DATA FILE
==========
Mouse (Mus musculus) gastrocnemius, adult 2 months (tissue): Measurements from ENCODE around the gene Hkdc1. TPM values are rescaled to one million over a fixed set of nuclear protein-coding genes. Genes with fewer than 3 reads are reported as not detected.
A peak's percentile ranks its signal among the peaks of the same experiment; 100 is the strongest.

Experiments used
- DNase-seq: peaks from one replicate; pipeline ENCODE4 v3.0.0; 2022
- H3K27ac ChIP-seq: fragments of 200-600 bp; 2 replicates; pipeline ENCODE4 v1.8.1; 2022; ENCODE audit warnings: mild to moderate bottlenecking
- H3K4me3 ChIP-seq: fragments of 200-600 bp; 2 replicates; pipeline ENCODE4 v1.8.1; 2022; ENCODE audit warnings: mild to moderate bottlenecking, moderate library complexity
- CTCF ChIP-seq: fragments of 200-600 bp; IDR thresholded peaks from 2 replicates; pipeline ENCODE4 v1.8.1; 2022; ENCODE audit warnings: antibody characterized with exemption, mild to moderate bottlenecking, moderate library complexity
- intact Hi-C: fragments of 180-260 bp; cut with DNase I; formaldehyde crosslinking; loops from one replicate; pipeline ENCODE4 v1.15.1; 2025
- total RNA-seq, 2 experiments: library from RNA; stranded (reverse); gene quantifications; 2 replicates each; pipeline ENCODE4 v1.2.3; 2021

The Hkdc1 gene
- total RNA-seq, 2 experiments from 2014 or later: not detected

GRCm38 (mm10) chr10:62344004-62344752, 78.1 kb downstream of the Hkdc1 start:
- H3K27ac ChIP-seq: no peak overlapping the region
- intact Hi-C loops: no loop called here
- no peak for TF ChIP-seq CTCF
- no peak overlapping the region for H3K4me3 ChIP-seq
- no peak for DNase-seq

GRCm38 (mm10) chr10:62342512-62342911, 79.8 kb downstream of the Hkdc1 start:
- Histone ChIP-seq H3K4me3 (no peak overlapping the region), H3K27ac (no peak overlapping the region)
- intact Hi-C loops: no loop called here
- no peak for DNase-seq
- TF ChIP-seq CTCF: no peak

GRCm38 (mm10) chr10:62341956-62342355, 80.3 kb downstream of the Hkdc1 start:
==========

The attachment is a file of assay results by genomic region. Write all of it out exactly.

Mouse (Mus musculus) gastrocnemius, adult 2 months (tissue): Measurements from ENCODE around the gene Hkdc1. TPM values are rescaled to one million over a fixed set of nuclear protein-coding genes. Genes with fewer than 3 reads are reported as not detected.
A peak's percentile ranks its signal among the peaks of the same experiment; 100 is the strongest.

Experiments used
- DNase-seq: peaks from one replicate; pipeline ENCODE4 v3.0.0; 2022
- H3K27ac ChIP-seq: fragments of 200-600 bp; 2 replicates; pipeline ENCODE4 v1.8.1; 2022; ENCODE audit warnings: mild to moderate bottlenecking
- H3K4me3 ChIP-seq: fragments of 200-600 bp; 2 replicates; pipeline ENCODE4 v1.8.1; 2022; ENCODE audit warnings: mild to moderate bottlenecking, moderate library complexity
- CTCF ChIP-seq: fragments of 200-600 bp; IDR thresholded peaks from 2 replicates; pipeline ENCODE4 v1.8.1; 2022; ENCODE audit warnings: antibody characterized with exemption, mild to moderate bottlenecking, moderate library complexity
- intact Hi-C: fragments of 180-260 bp; cut with DNase I; formaldehyde crosslinking; loops from one replicate; pipeline ENCODE4 v1.15.1; 2025
- total RNA-seq, 2 experiments: library from RNA; stranded (reverse); gene quantifications; 2 replicates each; pipeline ENCODE4 v1.2.3; 2021

The Hkdc1 gene
- total RNA-seq, 2 experiments from 2014 or later: not detected

GRCm38 (mm10) chr10:62344004-62344752, 78.1 kb downstream of the Hkdc1 start:
- H3K27ac ChIP-seq: no peak overlapping the region
- intact Hi-C loops: no loop called here
- no peak for TF ChIP-seq CTCF
- no peak overlapping the region for H3K4me3 ChIP-seq
- no peak for DNase-seq

GRCm38 (mm10) chr10:62342512-62342911, 79.8 kb downstream of the Hkdc1 start:
- Histone ChIP-seq H3K4me3 (no peak overlapping the region), H3K27ac (no peak overlapping the region)
- intact Hi-C loops: no loop called here
- no peak for DNase-seq
- TF ChIP-seq CTCF: no peak

GRCm38 (mm10) chr10:62341956-62342355, 80.3 kb downstream of the Hkdc1 start: